Really small things can sometimes really help humans. Look no further than a discovery made by the University of Southampton. There, researchers found nanostructured glass can be used to record and retrieve data. These small glass disks about the size of a quarter can hold 360 terabytes of data. Also, this storage device can handle heat up to 1,000?C without an issue. Basically, the research indicates companies should be able to store and save their data at room temperature for about 13.8B years. That is a really long time obviously, so this finding provides a greater possibility in solving the age-old issue of keeping data usable long into the future.
In banking, it seems data is flying around all the time, so bankers have to be nimble to manage it all. On this front, consider that with interest rates moving higher and the Fed set to raise them again this year, bank deposit costs will likely rise too. As bankers crunch that analysis, many experts also think higher short-term interest rates will mean higher margins. That means many community banks could benefit by lagging these interest rate increases on the deposit side. Getting a bit more technical, this is all about understanding your deposit beta.
Banks of different sizes and markets assume a variety of deposit betas: how much of a change in market rates they will pass on to customers. That deposit beta, which can change as interest rates shift, determines whether and how much a bank gains from short-term rate increases.
Research finds large banks expect 2017 deposit betas right around 50%, while large regional banks expect betas from 20% to 60%. Meanwhile, community banks expect significant variation with betas from 60% to 100%, depending on the market and account type of course.
Investment bank KBW forecasts an average beta on interest-bearing deposits of 17% for universal banks, 43% for regional banks, and 35% for small- and mid-cap banks from the third quarter of 2016 through the fourth quarter of 2018. Comparatively, the industry had deposit betas of 41% and 62% in 2005 and 2006, respectively. That was when the Fed last raised short-term rates in a series of moves.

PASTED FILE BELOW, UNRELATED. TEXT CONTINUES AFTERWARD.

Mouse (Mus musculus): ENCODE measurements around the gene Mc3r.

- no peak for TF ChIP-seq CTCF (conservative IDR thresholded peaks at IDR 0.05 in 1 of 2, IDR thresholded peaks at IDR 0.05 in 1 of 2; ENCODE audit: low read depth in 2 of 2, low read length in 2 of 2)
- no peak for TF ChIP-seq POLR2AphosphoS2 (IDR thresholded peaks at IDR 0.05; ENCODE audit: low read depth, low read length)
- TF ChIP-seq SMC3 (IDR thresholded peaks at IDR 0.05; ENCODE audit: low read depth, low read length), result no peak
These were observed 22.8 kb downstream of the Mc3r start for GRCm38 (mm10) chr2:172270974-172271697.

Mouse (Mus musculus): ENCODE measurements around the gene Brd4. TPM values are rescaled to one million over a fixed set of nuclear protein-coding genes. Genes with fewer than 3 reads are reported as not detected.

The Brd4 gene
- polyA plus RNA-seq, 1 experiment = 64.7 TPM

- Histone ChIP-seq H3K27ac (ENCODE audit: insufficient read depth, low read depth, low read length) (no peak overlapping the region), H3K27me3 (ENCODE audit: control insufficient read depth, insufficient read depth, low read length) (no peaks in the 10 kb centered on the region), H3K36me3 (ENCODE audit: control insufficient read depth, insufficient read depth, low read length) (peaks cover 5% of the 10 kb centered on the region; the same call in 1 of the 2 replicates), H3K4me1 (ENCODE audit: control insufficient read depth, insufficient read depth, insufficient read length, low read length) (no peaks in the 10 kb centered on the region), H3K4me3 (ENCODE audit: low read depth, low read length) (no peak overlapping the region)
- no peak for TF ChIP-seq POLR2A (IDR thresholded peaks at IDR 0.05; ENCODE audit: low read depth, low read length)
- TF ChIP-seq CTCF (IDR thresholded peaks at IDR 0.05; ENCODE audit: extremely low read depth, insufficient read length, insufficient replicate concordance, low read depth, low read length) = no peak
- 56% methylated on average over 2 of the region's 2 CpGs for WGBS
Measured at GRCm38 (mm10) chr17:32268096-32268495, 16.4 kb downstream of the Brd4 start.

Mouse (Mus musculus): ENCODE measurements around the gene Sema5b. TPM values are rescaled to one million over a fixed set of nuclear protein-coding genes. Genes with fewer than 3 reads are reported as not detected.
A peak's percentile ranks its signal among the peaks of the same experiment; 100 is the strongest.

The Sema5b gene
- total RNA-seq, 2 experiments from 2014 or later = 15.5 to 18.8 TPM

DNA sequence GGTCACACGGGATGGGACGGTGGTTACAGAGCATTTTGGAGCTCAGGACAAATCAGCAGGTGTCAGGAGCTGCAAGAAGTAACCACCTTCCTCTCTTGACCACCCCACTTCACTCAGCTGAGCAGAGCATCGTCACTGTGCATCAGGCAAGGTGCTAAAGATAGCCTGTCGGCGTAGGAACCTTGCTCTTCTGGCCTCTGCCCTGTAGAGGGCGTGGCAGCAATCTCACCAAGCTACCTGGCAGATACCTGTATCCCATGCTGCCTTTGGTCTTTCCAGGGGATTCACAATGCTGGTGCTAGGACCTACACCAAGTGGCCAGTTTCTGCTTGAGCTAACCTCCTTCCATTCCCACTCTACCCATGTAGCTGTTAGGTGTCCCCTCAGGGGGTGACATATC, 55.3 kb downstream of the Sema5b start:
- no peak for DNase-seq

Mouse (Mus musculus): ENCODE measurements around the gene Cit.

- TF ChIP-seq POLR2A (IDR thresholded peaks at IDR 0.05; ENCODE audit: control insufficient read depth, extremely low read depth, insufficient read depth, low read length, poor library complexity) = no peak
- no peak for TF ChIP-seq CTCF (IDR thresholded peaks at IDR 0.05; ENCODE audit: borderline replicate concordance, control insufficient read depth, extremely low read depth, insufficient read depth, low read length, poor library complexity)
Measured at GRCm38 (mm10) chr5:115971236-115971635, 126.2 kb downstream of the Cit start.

KBW analysts expect that deposit bases will behave differently in different markets, with costs rising faster in areas such as DC and NY, where many banks carry high loan-to-deposit ratios. Some large DC-area commercial customers have demanded a better return on deposits, and that could push market rates higher. In NY, by contrast, some banks are comfortable taking loan-to-deposit ratios up to 120% and don't think deposit rates will rise much before the Fed raises rates several more times. Still other banks, particularly those in rural areas or with low loan-to-deposit ratios and low-cost core deposit rates, may even experience assets repricing faster than liabilities.
The same analysts say that as rates go higher, banks probably won't increase rates on just a few products. Instead, banks will likely change account tiers and offer higher rates for large deposit minimums, as well as market deposit specials and longer-dated CDs. Only after those changes, is it projected that banks will raise rates across the board.
It's smart to keep a close eye on the cost of funding, but a singular focus on the near-term or marginal cost of funds may not be helpful in this situation. Community banks will want to think about planning funding, working with a variety of constraints: core funding ratios, segment concentration limits, interest rate and basis risk, and regulatory requirements. Further, it would be prudent to evaluate your position relative to these factors over both 1Y and a longer 3Y to 5Y period. Be sure to consider potential macroeconomics, wholesale rates and competitive dynamics as part of this analysis.
This approach to planning helps you see the true effect of your enterprise funding decisions. It goes beyond just the cost of funds to look at how that funding will affect your bank's rate sensitivity. In so doing, even small actions can have a big impact on funding decisions over the next several years.